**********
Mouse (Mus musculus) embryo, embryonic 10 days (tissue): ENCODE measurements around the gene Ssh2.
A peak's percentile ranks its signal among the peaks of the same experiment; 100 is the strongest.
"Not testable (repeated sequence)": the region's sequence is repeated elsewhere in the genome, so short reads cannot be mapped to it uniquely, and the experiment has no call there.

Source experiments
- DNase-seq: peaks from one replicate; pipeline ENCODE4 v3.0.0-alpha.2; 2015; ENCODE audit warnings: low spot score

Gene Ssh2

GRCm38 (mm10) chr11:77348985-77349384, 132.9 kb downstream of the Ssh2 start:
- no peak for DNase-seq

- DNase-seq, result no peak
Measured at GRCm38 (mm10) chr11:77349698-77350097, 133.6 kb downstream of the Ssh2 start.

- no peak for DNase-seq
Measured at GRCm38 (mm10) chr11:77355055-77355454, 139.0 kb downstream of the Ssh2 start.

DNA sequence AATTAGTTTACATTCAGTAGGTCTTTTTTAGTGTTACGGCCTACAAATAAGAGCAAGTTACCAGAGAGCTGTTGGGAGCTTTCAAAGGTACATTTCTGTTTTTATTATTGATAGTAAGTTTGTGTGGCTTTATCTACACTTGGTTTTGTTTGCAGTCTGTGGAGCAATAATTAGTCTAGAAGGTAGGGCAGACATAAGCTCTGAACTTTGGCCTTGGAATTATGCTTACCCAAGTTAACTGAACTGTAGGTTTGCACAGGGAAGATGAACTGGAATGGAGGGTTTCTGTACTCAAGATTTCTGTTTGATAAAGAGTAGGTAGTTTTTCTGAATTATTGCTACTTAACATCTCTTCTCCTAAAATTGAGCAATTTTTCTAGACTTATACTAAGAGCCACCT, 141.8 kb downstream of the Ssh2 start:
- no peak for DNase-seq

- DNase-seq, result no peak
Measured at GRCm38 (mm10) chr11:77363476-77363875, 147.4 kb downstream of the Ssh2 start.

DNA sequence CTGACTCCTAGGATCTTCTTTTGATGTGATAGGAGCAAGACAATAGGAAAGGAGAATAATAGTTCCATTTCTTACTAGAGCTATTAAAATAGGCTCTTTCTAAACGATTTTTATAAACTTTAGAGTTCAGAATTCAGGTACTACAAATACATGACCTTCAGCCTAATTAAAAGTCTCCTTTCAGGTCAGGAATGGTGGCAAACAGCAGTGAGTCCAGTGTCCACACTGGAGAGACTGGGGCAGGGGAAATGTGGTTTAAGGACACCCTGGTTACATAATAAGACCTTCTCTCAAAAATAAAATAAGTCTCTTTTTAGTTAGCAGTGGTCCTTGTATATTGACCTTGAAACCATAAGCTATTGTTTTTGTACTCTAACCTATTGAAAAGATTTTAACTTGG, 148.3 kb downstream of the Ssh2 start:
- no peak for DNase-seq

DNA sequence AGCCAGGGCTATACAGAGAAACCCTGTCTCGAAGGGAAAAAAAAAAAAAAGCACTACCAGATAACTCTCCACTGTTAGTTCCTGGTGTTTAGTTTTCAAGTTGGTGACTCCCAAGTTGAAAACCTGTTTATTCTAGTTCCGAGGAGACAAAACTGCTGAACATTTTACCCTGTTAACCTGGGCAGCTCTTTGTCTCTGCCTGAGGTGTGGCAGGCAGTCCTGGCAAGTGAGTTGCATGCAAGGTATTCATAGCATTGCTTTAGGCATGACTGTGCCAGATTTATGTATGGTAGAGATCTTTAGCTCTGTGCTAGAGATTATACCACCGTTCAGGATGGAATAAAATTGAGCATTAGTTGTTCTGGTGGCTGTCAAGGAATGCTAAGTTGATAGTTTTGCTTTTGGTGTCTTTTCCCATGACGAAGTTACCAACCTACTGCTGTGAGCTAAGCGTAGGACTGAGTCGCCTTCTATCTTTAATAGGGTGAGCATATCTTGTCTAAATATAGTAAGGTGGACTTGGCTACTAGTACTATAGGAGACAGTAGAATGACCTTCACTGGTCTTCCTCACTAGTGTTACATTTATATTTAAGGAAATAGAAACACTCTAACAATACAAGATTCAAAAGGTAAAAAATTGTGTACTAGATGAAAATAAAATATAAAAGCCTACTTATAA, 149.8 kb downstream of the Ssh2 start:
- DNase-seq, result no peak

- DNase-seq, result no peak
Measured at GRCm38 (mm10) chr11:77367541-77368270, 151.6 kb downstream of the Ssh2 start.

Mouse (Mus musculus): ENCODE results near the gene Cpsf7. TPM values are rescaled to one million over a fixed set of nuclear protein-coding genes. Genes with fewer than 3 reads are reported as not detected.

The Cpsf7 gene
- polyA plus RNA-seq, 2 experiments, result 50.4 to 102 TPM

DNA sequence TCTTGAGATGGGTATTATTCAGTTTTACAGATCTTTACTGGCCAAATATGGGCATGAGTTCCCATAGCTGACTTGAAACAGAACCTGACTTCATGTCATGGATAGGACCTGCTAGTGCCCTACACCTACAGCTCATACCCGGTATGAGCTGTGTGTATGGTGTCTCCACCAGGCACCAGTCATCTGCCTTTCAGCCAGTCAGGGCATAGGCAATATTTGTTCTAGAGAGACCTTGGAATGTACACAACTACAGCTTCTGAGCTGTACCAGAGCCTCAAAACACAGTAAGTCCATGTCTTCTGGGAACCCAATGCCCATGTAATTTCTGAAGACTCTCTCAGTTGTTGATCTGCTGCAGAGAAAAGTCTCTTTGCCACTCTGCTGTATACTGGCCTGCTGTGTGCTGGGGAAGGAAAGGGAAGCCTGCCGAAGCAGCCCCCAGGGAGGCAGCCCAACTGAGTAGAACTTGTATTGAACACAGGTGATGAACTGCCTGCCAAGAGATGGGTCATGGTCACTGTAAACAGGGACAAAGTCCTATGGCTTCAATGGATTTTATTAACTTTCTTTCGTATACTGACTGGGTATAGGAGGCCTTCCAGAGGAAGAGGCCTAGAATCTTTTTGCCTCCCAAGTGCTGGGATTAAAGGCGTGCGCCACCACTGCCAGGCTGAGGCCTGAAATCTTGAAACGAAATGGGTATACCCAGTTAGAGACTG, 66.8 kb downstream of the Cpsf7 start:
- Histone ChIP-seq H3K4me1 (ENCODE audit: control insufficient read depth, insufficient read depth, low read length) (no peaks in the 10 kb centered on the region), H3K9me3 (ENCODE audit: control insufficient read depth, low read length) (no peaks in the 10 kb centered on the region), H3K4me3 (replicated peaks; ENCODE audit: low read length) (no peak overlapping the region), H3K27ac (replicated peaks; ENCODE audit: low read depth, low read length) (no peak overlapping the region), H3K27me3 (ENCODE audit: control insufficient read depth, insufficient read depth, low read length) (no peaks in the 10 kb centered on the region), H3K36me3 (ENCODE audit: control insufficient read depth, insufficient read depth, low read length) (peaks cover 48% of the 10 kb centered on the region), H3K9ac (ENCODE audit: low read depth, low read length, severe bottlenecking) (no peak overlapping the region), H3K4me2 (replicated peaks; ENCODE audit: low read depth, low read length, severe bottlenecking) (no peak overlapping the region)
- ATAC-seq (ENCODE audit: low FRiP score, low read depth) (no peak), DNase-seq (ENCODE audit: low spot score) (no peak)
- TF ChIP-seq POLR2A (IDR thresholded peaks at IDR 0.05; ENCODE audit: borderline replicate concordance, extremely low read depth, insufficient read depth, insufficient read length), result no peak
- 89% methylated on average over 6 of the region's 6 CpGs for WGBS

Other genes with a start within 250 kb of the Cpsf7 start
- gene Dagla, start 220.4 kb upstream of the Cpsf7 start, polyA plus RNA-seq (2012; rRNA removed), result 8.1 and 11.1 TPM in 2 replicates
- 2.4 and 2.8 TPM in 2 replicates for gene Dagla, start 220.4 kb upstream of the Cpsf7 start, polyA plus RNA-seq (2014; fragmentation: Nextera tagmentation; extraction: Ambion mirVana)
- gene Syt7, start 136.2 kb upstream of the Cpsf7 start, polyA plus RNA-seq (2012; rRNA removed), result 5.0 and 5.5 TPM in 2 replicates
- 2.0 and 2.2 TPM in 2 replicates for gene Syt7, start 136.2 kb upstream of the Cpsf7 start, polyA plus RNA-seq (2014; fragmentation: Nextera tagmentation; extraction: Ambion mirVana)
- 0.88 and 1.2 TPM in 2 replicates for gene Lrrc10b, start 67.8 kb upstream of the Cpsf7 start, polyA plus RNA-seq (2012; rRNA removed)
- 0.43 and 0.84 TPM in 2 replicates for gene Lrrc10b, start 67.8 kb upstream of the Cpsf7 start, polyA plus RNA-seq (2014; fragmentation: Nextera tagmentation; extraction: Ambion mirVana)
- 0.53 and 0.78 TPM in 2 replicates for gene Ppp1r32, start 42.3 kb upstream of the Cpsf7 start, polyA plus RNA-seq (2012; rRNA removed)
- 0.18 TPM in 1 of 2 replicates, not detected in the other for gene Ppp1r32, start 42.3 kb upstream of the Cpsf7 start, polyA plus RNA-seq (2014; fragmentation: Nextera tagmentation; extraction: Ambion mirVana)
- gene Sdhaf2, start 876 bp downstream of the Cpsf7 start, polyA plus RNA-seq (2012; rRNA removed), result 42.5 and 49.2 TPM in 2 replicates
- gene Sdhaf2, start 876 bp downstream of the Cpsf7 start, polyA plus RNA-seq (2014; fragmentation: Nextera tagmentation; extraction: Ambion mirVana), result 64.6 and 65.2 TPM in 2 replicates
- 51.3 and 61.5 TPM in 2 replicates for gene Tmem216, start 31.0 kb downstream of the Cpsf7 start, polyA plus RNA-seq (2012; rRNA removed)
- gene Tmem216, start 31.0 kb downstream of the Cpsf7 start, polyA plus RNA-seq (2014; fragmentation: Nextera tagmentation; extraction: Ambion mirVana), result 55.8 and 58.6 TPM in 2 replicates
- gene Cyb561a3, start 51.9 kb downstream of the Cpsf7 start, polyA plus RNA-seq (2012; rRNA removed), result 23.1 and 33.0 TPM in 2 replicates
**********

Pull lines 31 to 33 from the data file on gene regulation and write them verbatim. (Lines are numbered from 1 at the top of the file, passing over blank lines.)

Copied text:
Other genes with a start within 250 kb of the Cpsf7 start
- gene Dagla, start 220.4 kb upstream of the Cpsf7 start, polyA plus RNA-seq (2012; rRNA removed), result 8.1 and 11.1 TPM in 2 replicates
- 2.4 and 2.8 TPM in 2 replicates for gene Dagla, start 220.4 kb upstream of the Cpsf7 start, polyA plus RNA-seq (2014; fragmentation: Nextera tagmentation; extraction: Ambion mirVana)